Arise (feat. Skysia)
Bumpin Bass Beatbox (feat. Nok nok)
Tahini Kiatsu (feat. Auralponic)
Air Bender (feat. Ahee)
Saviour (feat. Hohm)
Echoes (feat. Zandro)
Head Up High (feat. Oliwa, Ruby Chase)
Deamility (feat. Bliss Looper, Cyndy Fike)
Merging Elements (feat. Geometrae)
Equanimous’ debut album ‘Merging Elements’ is a soothing, spiritual journey through the rhythmic world of chill and head-bopping house grooves. There’s a lot of influences to both of the aforementioned genres here, with a confident track selection and a great example of musical diversity.
Easing into the atmosphere is the beautiful ‘Arise’ featuring a collaboration with Skysia. It’s a suitably chilled opener that juxtaposes nicely with “Bumpin Bass Beatbox” which holds no illusions over what sort of song this is. The beatboxing works nicely against the groovy bassline, serving as a proverbial bridge for some of the more memorable tracks on the album.
‘Air Bender’ is a particular favourite here, with a lovely rising set of chords that bleed into an electronic synth line. This is only matched – in terms of distinct synths – by ‘Echoes’ which uses some nice high-pitched sonics dipped in distortion.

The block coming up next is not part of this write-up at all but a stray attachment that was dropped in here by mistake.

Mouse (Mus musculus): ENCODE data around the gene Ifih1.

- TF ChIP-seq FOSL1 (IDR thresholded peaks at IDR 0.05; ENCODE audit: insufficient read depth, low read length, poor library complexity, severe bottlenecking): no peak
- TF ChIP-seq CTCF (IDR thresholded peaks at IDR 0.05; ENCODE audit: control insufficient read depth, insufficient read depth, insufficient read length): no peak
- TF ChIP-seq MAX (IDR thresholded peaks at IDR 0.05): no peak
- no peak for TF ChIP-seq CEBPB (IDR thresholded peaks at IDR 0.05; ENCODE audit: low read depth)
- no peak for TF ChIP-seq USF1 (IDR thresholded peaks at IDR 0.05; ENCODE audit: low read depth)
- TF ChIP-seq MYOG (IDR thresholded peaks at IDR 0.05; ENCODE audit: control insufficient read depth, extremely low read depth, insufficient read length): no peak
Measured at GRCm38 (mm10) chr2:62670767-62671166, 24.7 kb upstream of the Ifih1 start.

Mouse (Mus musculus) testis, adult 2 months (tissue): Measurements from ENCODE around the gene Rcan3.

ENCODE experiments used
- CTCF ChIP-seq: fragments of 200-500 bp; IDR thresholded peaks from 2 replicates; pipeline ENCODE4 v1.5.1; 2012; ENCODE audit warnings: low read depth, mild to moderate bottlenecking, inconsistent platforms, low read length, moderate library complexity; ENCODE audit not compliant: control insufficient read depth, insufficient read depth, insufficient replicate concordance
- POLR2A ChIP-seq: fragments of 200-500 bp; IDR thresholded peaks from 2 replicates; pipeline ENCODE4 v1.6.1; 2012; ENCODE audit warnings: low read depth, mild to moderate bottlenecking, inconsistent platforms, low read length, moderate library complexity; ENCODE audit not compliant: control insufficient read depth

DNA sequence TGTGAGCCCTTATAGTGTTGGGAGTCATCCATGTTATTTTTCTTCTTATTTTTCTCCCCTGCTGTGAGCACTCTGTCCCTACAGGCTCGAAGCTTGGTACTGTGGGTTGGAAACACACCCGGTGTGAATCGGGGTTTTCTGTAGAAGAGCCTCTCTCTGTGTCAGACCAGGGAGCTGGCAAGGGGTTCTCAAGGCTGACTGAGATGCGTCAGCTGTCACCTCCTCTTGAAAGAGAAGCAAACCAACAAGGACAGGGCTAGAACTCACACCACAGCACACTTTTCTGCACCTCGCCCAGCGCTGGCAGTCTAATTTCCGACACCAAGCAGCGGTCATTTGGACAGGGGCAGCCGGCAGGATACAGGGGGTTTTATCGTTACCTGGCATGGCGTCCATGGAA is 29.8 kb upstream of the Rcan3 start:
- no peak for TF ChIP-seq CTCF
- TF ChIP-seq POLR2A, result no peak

It’s not until track 7, aptly titled ‘Head Up High’, that we get a taste of a more commercially-focused slice of dance music. It’s actually a really solid track too, oozing confident lyrics about following your dreams and staying positive. It’s a particularly important message right now in these times but it also shows a much different flavour to the versatile production skills of Equanimous.
This versatility is a bit of an Achille’s heel here because despite how good this track is (and it’s one of my personal favourites) it also stands out like a sore thumb against the more instrumental offerings. It’s not a deal breaker but it’s probably the one critique toward the track selection on the album.
All of these songs capitulate into ‘Merging Elements’, which cleverly lives up to its name. It blends all the components we’ve experienced across the album into one 7 minute track. In terms of intelligent track composition, this is an excellent way to end the album and helps to stitch everything together that we’ve heard thus far.
Merging Elements is a tightly written showcase of excellent compositional work. There’s some decent musical influences across genres, blending chilled beats with more groovy house tracks to good effect.
‘Head Up High’ is probably one of the weaker entries here because of the above reasons but it’s a minor point in truth.
Given every single track is a collaboration of some description, Equanimous shows a versatility in the studio here to work with a variety of different artists. The resulting work culminates in a compelling showcase of talent, soothing chilled beats and a tease of (potentially) more commercially driven projects in the future.
While this versatility may not be for everyone, this is a solid debut album and well worth checking out.